Wikipedia founder Jimmy Wales’ started an anti-extradition petition last week. May, however, does not seem to mind that 200,000 voters thinking she is bowing down to America is a problem.

She pointed out that the UK courts found there were no statutory bars to his surrender under the Extradition Act 2003 and so she signed an order for his extradition to the US.

It is true that May’s transportation policy might be questioned by his appeal hearing later in the year. However, the judge’s hands are pretty much tied by a bizzare extradition process which allows for British citizens to be dragged into US kangaroo courts, while American citizens cannot be similarly treated in a UK court.

Wales pointed out that the case against O’Dwyer is thin and if it is prosecuted anywhere it is should be in the UK. No US citizen has ever been brought to the UK for alleged criminal activity that took place on US soil.

In countries like New Zealand, extradition of people on copyright charges have not been going so well. Kim Dotcom’s arrest has already been ruled illegal and judges are asking why he is being charged in the US when his business had little to do with that country.

Still, if Teresa May’s desire to bring in transportation goes ahead, it could lead to all British criminals ending up in Australia, New Zealand and the US. 

Wikipedia founder fights for TVShack.net creator

Wikipedia founder Jimmy Wales has started a campaign to stop the extradition of TVShack creator Richard O’Dwyer to the USA.

O’Dwyer, from Sheffield, is alleged to have committed copyright offences and is facing extradition to the US.

Charges against O’Dwyer in the UK were dropped before he was handed an extradition notice which leads many to believe that Big Content wants one of its famous kangaroo court show trials in the US – where O’Dwyer will face a jail sentence of a few thousand years and a multi-trillion dollar fine.

So far the British authorities have gone along with it. In January, a judge ruled he could be extradited to the US.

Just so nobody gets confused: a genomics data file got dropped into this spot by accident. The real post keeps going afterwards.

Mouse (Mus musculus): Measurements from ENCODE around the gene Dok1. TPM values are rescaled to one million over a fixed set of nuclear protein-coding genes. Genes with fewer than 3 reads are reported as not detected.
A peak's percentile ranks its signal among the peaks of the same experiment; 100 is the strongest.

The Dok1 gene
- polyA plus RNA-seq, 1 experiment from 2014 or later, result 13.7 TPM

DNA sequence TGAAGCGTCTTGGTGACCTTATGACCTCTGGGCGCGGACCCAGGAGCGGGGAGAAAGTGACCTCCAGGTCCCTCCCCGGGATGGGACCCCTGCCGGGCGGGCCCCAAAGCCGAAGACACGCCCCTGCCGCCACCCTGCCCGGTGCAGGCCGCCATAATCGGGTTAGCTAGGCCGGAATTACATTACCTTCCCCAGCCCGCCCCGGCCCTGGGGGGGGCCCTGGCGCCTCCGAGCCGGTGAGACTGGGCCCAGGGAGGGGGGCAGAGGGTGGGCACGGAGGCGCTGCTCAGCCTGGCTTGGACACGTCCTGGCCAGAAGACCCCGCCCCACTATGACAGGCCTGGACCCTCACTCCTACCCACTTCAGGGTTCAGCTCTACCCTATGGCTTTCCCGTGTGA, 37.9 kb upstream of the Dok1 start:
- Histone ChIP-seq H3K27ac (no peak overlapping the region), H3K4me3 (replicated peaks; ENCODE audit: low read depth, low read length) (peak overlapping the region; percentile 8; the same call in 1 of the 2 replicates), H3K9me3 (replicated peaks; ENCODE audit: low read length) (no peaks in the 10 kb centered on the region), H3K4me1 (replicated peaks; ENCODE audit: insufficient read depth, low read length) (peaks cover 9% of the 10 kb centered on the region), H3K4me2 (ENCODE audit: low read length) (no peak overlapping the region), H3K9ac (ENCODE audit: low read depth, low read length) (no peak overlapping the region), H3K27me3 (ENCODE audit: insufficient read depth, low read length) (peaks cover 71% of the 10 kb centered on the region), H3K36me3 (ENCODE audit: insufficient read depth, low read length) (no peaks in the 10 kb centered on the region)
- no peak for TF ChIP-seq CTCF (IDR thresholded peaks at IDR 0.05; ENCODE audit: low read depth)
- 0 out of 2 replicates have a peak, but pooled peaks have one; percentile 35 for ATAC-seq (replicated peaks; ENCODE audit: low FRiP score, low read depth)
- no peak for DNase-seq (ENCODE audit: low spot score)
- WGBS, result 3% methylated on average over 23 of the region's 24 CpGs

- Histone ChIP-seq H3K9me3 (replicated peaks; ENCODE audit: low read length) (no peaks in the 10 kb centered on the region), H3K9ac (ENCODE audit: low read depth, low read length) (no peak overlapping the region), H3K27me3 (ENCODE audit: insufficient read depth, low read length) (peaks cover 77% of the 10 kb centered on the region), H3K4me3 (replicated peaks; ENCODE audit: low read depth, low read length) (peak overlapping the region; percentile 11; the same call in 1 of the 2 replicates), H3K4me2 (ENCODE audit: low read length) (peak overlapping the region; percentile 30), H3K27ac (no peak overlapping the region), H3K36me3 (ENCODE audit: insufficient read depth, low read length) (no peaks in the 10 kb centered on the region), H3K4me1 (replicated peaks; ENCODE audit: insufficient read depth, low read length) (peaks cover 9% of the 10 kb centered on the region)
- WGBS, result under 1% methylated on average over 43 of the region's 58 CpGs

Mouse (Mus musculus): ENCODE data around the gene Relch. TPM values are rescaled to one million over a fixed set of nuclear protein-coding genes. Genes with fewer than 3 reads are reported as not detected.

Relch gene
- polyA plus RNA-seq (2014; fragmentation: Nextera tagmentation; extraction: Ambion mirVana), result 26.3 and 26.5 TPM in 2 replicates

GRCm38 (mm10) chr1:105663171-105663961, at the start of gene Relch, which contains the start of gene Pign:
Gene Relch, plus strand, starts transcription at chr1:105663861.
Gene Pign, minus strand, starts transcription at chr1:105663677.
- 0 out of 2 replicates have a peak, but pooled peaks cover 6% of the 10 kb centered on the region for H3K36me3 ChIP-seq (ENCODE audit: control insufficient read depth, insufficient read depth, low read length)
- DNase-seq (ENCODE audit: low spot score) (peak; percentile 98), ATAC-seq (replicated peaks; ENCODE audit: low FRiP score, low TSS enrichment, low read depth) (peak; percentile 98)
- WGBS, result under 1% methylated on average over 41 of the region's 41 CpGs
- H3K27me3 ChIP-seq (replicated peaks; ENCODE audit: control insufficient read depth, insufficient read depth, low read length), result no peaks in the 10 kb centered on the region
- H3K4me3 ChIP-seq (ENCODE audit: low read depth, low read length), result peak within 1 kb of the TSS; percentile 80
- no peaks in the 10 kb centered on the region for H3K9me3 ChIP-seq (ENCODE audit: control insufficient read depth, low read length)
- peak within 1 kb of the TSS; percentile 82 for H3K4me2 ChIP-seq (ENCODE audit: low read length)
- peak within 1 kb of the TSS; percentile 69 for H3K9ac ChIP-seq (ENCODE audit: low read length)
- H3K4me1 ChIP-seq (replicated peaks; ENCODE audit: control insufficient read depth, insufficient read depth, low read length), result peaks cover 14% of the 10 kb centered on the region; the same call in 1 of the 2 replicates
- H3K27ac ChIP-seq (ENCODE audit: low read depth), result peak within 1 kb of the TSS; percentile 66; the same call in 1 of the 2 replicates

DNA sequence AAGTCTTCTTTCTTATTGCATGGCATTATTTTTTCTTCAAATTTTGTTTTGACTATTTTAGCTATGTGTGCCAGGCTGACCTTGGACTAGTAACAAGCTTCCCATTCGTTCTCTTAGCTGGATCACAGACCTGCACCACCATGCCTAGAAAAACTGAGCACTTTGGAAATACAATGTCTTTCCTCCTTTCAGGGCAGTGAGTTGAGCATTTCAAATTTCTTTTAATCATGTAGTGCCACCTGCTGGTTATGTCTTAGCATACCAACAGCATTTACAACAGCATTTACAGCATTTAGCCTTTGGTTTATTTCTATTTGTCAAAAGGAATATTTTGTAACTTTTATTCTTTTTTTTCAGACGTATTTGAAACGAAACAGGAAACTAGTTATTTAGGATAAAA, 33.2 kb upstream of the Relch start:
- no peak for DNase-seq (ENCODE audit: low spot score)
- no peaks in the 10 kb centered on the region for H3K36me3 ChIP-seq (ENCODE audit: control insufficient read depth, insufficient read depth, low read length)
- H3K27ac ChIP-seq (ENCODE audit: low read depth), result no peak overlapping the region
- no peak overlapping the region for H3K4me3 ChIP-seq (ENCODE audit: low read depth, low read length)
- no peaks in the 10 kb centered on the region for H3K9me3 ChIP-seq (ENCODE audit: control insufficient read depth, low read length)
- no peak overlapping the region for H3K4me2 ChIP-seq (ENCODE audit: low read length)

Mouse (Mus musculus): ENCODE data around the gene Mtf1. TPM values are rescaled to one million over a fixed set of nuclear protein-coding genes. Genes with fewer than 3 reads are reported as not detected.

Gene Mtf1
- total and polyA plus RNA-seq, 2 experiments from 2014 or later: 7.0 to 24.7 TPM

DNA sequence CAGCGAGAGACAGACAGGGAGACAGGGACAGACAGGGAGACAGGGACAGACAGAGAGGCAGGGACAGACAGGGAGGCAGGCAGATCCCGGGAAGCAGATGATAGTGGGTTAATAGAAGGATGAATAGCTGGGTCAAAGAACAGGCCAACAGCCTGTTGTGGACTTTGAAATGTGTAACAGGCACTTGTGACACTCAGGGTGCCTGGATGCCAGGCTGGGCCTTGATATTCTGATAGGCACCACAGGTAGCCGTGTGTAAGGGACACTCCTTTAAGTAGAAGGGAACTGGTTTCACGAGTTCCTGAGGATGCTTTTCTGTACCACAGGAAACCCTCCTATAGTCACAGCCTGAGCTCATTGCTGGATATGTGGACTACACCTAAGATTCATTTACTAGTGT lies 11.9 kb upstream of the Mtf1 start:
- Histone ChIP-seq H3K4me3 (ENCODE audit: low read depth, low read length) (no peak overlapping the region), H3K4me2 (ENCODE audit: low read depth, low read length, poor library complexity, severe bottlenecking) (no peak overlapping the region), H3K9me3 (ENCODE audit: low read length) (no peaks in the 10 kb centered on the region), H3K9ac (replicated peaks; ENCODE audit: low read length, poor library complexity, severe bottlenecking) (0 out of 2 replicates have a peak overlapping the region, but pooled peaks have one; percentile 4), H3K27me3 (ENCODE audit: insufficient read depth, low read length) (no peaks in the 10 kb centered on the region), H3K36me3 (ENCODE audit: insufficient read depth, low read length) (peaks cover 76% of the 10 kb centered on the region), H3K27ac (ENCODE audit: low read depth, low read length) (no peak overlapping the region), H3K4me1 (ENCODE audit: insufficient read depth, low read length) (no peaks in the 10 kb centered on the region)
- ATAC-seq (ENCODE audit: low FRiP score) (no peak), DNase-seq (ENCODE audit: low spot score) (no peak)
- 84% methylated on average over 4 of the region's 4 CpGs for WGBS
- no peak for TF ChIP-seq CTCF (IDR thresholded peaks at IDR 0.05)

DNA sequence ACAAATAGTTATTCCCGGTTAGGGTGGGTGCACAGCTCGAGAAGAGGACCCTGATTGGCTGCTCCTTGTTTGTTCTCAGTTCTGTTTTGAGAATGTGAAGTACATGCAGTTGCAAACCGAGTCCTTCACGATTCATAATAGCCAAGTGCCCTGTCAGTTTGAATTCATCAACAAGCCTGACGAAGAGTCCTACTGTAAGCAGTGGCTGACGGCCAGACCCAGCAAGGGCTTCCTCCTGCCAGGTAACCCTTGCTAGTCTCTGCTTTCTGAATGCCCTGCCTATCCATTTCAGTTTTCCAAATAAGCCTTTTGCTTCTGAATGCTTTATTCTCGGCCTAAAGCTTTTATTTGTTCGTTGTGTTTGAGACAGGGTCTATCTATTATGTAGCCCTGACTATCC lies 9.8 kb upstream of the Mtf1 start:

Home secretary Theresa May, who lists her hobbies on Facebook as “sending people to legal doom in other countries”,  signed off the extradition in March.

The thing is that in the UK, TVShack did nothing illegal. It linked to sites where video could be downloaded, but did not offer the downloading function directly.

It was like Google in that it acted as a search service for video content, sometimes leading to unauthorised sites. TVShack was not hosted in the US and so any “criminal behaviour” happened in the UK – so, he should face British justice and not the expensive charade of justice which is planned in the former colonies.

Wales has said that the internet as a whole must not tolerate censorship in response to mere allegations of copyright infringement.

On the Change.org petition page he wrote, as citizens, everyone must stand up for our rights online.

O’Dwyer always did his best to play by the rules: on the few occasions he received requests to remove content from copyright holders, he complied.

Wales said that while copyright is an important institution, serving a beneficial moral and economic purpose, it did not mean that its powers should be unlimited.

Nor did it mean that humanity should abandon time-honoured moral and legal principles to allow endless encroachments on our civil liberties in the interests of the moguls of Hollywood.

Wales said Richard O’Dwyer was the human face of the battle between the content industry and the interests of the general public. It is similar to the fight againstanti-copyright bills SOPA and PIPA, when the public won its first big victory. This could be the second, Wales said. The petition has 12,610 signatures.

There is a chance that the rules might be changed. The House of Commons’ Home Affairs Select Committee claimed the extradition treaty between the UK and the US was not protecting the rights of British citizens.